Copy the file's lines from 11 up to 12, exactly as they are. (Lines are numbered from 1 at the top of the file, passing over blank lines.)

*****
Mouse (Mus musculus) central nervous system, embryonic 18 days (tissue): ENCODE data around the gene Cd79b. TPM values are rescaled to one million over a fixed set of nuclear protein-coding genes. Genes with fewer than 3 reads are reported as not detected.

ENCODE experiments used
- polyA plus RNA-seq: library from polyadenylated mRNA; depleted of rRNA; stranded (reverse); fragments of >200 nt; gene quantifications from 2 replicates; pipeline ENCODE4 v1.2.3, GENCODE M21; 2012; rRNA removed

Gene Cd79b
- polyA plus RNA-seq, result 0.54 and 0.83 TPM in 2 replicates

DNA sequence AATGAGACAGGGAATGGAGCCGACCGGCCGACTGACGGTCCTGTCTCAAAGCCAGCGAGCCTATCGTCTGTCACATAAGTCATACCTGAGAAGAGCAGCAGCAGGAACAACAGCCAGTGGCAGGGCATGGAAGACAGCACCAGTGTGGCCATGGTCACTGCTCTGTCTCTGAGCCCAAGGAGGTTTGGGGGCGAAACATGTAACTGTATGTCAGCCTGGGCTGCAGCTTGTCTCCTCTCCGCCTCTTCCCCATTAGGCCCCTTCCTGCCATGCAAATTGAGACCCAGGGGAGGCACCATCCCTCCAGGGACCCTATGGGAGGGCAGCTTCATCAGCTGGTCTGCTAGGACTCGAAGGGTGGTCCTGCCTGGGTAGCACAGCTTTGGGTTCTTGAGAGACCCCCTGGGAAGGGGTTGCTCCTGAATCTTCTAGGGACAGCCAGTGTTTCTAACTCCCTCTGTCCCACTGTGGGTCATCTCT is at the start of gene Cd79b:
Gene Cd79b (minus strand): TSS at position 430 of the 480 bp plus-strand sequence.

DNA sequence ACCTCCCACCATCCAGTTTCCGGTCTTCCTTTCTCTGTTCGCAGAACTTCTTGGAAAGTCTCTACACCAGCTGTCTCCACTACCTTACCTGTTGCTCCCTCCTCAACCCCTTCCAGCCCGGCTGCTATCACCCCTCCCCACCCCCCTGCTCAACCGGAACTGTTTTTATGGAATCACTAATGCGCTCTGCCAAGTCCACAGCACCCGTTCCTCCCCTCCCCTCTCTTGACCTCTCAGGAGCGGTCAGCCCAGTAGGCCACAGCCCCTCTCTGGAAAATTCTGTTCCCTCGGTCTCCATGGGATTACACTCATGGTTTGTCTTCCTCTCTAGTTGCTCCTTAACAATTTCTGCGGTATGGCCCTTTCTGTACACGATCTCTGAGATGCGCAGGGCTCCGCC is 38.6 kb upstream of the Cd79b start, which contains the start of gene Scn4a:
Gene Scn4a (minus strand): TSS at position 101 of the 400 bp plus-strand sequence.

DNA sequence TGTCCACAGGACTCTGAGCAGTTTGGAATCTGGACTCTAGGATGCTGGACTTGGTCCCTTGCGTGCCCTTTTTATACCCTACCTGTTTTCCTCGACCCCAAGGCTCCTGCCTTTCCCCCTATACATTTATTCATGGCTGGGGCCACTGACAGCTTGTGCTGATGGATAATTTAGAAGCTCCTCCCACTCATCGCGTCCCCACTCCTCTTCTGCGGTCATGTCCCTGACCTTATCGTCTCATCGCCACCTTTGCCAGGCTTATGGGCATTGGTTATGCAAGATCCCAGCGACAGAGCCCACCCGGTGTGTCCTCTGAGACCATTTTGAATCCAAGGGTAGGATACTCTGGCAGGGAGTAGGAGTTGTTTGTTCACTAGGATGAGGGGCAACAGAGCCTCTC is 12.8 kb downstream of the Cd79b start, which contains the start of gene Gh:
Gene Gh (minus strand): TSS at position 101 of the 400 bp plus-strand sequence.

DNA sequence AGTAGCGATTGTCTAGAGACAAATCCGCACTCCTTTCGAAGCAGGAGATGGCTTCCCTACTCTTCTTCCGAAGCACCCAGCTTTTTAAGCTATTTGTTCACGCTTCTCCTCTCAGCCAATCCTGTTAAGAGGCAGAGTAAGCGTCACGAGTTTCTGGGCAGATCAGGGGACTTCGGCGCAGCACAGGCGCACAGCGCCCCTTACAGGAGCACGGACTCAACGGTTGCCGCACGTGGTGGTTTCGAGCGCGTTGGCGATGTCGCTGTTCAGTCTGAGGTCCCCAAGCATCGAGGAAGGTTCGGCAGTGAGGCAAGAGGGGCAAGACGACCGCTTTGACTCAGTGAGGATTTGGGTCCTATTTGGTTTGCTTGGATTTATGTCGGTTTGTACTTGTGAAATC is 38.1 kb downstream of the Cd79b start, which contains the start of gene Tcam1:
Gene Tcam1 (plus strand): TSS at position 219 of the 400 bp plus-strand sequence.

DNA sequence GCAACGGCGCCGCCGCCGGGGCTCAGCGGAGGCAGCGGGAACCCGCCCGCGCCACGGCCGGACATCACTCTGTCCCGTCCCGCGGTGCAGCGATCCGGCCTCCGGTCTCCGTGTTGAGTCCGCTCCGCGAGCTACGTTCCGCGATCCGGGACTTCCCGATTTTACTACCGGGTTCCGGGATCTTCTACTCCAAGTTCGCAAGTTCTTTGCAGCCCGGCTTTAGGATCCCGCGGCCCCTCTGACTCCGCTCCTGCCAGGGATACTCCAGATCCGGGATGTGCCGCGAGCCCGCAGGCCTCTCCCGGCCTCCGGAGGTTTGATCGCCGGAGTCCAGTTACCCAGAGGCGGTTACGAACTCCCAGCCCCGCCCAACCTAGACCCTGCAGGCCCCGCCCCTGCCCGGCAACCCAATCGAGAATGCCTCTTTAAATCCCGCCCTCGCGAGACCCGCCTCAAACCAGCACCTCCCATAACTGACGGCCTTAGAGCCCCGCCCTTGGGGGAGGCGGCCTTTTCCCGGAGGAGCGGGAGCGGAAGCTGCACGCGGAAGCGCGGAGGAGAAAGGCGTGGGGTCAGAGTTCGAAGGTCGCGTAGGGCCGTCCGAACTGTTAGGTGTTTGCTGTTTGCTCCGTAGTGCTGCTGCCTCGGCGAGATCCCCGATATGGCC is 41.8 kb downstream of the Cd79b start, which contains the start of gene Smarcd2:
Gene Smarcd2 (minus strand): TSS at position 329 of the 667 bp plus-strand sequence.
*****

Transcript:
Gene Gh (minus strand): TSS at position 101 of the 400 bp plus-strand sequence.

DNA sequence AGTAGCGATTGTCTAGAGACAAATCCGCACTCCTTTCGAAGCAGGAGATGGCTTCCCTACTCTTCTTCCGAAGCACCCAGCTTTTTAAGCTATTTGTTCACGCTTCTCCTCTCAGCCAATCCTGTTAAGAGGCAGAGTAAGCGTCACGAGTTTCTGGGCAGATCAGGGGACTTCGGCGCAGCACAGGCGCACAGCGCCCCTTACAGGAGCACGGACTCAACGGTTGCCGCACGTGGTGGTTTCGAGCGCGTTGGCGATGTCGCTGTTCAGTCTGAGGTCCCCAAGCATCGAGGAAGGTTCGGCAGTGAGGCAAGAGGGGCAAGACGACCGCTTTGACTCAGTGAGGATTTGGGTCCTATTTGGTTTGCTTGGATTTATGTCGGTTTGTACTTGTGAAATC is 38.1 kb downstream of the Cd79b start, which contains the start of gene Tcam1: